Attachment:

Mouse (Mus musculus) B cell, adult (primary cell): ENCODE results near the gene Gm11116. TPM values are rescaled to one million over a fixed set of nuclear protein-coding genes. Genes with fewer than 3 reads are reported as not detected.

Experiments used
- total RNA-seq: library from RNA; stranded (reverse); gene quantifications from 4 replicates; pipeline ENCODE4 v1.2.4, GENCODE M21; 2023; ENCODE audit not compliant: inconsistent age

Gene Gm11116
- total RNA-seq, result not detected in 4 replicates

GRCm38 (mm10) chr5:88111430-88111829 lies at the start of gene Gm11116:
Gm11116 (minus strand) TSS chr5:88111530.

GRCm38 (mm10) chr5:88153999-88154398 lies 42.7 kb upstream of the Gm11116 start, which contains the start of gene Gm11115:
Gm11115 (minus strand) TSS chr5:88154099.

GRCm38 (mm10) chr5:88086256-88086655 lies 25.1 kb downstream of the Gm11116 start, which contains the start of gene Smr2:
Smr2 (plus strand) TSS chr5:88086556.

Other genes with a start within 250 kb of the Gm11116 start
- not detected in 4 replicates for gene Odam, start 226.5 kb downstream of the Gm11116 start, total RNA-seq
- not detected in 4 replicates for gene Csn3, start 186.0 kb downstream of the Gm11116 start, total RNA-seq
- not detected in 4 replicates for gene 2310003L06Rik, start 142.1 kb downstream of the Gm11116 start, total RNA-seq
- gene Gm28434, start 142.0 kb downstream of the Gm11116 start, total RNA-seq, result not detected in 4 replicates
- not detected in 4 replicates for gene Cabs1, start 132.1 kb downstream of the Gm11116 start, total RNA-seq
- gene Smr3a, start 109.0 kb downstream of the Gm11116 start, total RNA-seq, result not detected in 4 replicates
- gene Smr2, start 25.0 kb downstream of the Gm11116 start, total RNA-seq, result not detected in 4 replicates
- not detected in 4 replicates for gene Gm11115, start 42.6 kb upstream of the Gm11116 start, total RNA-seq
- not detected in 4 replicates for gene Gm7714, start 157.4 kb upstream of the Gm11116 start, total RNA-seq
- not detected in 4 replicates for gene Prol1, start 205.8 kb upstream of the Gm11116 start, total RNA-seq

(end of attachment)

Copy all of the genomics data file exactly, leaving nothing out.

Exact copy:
Mouse (Mus musculus) B cell, adult (primary cell): ENCODE results near the gene Gm11116. TPM values are rescaled to one million over a fixed set of nuclear protein-coding genes. Genes with fewer than 3 reads are reported as not detected.

Experiments used
- total RNA-seq: library from RNA; stranded (reverse); gene quantifications from 4 replicates; pipeline ENCODE4 v1.2.4, GENCODE M21; 2023; ENCODE audit not compliant: inconsistent age

Gene Gm11116
- total RNA-seq, result not detected in 4 replicates

GRCm38 (mm10) chr5:88111430-88111829 lies at the start of gene Gm11116:
Gm11116 (minus strand) TSS chr5:88111530.

GRCm38 (mm10) chr5:88153999-88154398 lies 42.7 kb upstream of the Gm11116 start, which contains the start of gene Gm11115:
Gm11115 (minus strand) TSS chr5:88154099.

GRCm38 (mm10) chr5:88086256-88086655 lies 25.1 kb downstream of the Gm11116 start, which contains the start of gene Smr2:
Smr2 (plus strand) TSS chr5:88086556.

Other genes with a start within 250 kb of the Gm11116 start
- not detected in 4 replicates for gene Odam, start 226.5 kb downstream of the Gm11116 start, total RNA-seq
- not detected in 4 replicates for gene Csn3, start 186.0 kb downstream of the Gm11116 start, total RNA-seq
- not detected in 4 replicates for gene 2310003L06Rik, start 142.1 kb downstream of the Gm11116 start, total RNA-seq
- gene Gm28434, start 142.0 kb downstream of the Gm11116 start, total RNA-seq, result not detected in 4 replicates
- not detected in 4 replicates for gene Cabs1, start 132.1 kb downstream of the Gm11116 start, total RNA-seq
- gene Smr3a, start 109.0 kb downstream of the Gm11116 start, total RNA-seq, result not detected in 4 replicates
- gene Smr2, start 25.0 kb downstream of the Gm11116 start, total RNA-seq, result not detected in 4 replicates
- not detected in 4 replicates for gene Gm11115, start 42.6 kb upstream of the Gm11116 start, total RNA-seq
- not detected in 4 replicates for gene Gm7714, start 157.4 kb upstream of the Gm11116 start, total RNA-seq
- not detected in 4 replicates for gene Prol1, start 205.8 kb upstream of the Gm11116 start, total RNA-seq